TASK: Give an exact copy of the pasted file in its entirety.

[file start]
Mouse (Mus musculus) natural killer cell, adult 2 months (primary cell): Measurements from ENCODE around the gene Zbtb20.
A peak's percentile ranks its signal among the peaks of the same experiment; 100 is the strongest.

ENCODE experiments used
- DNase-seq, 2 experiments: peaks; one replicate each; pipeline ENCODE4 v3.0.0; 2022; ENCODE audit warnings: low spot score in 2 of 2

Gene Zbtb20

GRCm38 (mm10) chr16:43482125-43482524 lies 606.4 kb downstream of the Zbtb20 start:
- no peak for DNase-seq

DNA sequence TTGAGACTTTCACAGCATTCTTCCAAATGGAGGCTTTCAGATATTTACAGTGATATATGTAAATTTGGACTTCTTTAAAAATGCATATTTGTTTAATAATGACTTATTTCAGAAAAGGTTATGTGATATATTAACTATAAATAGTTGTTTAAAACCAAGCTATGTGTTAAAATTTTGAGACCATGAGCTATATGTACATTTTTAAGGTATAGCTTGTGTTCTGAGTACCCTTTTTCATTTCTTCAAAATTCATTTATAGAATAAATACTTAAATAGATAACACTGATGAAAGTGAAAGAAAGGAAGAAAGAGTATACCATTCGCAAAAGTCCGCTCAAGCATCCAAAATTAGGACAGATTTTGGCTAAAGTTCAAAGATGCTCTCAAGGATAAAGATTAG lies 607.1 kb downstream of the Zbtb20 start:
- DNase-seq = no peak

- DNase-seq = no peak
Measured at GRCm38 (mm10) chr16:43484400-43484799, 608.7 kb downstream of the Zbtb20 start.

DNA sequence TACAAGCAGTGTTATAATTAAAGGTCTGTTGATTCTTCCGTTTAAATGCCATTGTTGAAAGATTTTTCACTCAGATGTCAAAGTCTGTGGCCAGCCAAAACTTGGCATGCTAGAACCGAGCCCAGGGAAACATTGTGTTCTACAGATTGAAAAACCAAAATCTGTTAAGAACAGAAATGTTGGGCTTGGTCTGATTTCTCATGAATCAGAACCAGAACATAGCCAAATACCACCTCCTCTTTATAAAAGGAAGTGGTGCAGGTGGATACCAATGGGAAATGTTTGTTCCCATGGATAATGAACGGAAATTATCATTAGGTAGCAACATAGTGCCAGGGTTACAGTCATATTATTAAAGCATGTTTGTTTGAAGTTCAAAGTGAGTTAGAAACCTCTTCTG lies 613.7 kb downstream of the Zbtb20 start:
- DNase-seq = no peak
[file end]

Mouse (Mus musculus) natural killer cell, adult 2 months (primary cell): Measurements from ENCODE around the gene Zbtb20.
A peak's percentile ranks its signal among the peaks of the same experiment; 100 is the strongest.

ENCODE experiments used
- DNase-seq, 2 experiments: peaks; one replicate each; pipeline ENCODE4 v3.0.0; 2022; ENCODE audit warnings: low spot score in 2 of 2

Gene Zbtb20

GRCm38 (mm10) chr16:43482125-43482524 lies 606.4 kb downstream of the Zbtb20 start:
- no peak for DNase-seq

DNA sequence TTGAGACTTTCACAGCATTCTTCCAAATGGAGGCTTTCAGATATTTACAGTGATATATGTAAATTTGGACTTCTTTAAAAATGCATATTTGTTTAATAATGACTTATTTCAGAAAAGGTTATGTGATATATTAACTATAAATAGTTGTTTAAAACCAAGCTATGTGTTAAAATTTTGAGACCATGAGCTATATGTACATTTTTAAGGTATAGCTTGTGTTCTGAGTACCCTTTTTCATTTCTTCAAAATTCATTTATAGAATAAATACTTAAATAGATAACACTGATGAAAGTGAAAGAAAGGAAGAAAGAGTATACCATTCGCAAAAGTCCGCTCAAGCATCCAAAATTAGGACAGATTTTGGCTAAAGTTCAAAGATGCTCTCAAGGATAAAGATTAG lies 607.1 kb downstream of the Zbtb20 start:
- DNase-seq = no peak

- DNase-seq = no peak
Measured at GRCm38 (mm10) chr16:43484400-43484799, 608.7 kb downstream of the Zbtb20 start.

DNA sequence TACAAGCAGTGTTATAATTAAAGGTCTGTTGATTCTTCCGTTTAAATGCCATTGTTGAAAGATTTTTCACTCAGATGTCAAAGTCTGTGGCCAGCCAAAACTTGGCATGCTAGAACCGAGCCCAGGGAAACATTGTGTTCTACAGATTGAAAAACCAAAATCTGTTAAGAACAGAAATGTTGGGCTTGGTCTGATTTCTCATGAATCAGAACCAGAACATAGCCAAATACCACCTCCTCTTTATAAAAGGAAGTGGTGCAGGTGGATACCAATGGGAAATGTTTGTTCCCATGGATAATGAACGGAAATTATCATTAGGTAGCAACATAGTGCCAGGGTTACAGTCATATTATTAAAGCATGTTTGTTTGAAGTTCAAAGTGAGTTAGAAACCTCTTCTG lies 613.7 kb downstream of the Zbtb20 start:
- DNase-seq = no peak